Monday, December 20, 2010

The ultimate in recycling...

Ever wonder what happens to artificial body parts when someone is cremated?

Yeah. Me too.

Actually, I wonder about breast implants-- that stuff burning can't be good for anyone, right? Are after-market knockers poking holes in the ozone layer?

From a site which boasts funky crematorium facts:

"Another medical device that causes crematoria problems are silicone breast implants. The cremains stick to the residual silicone, which means you’ll wind up with clumps of Aunt Erma instead of gritty ash."

Um. Ew.

Then there's the not insignificant matter of the artificial joints-- that titanium ain't cheap, baby. According to one site, post-cremation, dental gold and silver is not recoverable(though they refer to the precious metals as "jewelry" which seems more perverse to me than to simply call it what it is). My speculation would be that the folks who prepped the body already picked that out, but they don't actually expand on that. They seem to want us to think it's incinerated along with Aunt Erma. Again, all those heavy metals being converted to gas form prolly ain't doing us a world of good.

Apparently the titanium and other artifical parts are re-sold by crematoria to manufacturers for use in-- wait for it-- more artifical joints. There seems to be a sort of toothsome symmetry to that-- sort of a book-end type arrangement.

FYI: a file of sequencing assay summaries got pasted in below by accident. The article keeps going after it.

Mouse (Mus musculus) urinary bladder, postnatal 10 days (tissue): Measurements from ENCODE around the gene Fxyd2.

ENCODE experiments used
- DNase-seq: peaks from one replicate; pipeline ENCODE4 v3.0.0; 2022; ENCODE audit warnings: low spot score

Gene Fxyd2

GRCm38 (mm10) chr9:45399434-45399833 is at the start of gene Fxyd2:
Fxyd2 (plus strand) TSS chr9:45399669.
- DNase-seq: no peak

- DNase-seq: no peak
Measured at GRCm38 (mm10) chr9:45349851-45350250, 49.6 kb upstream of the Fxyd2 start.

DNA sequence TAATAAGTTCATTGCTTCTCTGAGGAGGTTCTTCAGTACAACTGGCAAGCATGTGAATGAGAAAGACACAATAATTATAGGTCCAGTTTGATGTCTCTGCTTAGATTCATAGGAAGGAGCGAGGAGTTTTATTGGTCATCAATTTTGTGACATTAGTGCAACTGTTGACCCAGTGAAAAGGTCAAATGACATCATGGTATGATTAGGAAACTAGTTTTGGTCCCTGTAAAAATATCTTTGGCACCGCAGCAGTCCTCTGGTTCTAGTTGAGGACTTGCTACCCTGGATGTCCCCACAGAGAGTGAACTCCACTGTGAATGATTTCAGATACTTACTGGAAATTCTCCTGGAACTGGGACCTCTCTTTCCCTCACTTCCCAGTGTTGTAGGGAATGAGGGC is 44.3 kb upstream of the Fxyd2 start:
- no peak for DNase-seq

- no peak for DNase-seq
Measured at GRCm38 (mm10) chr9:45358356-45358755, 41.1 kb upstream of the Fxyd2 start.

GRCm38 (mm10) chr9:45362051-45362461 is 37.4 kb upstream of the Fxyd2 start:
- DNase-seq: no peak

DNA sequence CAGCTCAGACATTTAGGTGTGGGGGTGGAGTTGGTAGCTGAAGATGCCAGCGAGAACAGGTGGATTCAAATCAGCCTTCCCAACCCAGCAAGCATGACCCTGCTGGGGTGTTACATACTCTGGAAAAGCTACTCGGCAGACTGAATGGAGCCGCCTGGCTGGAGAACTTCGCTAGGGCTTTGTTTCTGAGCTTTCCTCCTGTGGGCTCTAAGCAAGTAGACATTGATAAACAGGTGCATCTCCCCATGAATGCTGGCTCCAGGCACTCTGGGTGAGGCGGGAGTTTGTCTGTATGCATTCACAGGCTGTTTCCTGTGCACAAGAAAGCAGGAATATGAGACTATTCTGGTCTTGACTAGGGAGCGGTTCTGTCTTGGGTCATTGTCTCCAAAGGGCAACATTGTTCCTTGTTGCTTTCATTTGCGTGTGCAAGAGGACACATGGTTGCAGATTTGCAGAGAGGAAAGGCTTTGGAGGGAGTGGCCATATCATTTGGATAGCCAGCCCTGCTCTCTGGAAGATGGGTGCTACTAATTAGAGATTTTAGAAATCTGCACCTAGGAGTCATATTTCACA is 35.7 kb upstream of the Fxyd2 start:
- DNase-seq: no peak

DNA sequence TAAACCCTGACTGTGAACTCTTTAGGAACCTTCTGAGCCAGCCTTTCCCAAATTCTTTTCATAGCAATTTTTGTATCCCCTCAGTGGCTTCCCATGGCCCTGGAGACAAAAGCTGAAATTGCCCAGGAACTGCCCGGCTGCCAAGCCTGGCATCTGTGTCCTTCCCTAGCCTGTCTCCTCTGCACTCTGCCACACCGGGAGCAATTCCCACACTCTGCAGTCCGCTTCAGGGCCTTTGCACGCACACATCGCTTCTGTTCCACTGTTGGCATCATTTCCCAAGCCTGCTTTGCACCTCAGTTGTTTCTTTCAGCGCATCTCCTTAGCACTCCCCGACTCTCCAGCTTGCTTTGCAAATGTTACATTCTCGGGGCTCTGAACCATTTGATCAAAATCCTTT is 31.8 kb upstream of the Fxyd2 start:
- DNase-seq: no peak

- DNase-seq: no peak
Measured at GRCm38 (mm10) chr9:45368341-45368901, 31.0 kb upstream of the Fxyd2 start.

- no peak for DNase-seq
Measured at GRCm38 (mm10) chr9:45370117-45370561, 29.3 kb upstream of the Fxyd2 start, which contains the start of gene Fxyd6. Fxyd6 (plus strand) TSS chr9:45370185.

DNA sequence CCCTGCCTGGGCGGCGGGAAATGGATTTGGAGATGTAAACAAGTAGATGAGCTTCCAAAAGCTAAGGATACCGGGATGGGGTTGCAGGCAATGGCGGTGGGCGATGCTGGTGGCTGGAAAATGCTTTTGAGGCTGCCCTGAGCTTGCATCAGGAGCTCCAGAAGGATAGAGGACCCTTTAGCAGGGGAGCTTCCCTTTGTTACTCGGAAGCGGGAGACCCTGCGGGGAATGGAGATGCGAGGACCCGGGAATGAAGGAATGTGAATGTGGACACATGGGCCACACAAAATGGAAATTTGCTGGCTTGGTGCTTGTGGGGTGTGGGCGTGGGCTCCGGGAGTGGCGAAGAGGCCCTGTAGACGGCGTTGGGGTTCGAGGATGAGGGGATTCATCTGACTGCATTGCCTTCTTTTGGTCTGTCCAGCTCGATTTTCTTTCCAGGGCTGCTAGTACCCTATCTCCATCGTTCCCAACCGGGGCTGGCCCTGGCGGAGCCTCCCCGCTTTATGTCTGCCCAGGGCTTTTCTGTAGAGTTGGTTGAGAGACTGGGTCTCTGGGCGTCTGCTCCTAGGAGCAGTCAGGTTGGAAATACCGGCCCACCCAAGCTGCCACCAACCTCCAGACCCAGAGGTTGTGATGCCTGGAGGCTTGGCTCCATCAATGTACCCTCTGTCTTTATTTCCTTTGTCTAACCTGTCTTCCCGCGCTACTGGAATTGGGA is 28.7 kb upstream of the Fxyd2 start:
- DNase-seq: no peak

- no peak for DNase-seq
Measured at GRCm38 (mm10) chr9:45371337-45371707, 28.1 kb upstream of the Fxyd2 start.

Yeah, I know it's icky to consider this, but it's stuff we wonder about and I think the wondering is way more spooky than putting on one's big-girl panties and facing the truth.

Speaking of, I've said so before here, but I've told my folks that whatever means of dispensation should suit them will be fine should I shuffle off this mortal coil leaving them to plan my sendoff. I've heard some say they are freaked out by the thought of their body having been destroyed and not being all together when it is swept up to Heaven sometime down the road. Well, sweetie-- I think the Lord of All Creation who made the universe and everything can re-congregate the earthly bits of you, should He so desire, so I think that's a lame argument against cremation. The thought of cremation squicks my Mom out, so I only ask that they don't choose some meringue, hideous casket, but merely a simple Trappist Casket from those lovely monks at the monastery in Peosta Iowa will suit me fine, if I get the standard un-fired burial.

I actually strongly urge everyone to watch Penn & Teller's episode of Bullshit! which focused on the funeral industry. (I think you can actually see bits of this episode on YouTube) I think we often are taken advantage of due to the sheer unpleasantness of the topic, when, in fact, death is as natural as birth around here. If you live long enough, it'll happen to you.


Joe Allen said...

I've never understood the squeamishness over cremation. If anything, that seems so much cleaner than the "normal" process of mortification and the thought of what goes on in a hermetically sealed coffin is just too icky for words. And, to me, the waste of good real estate just seem silly.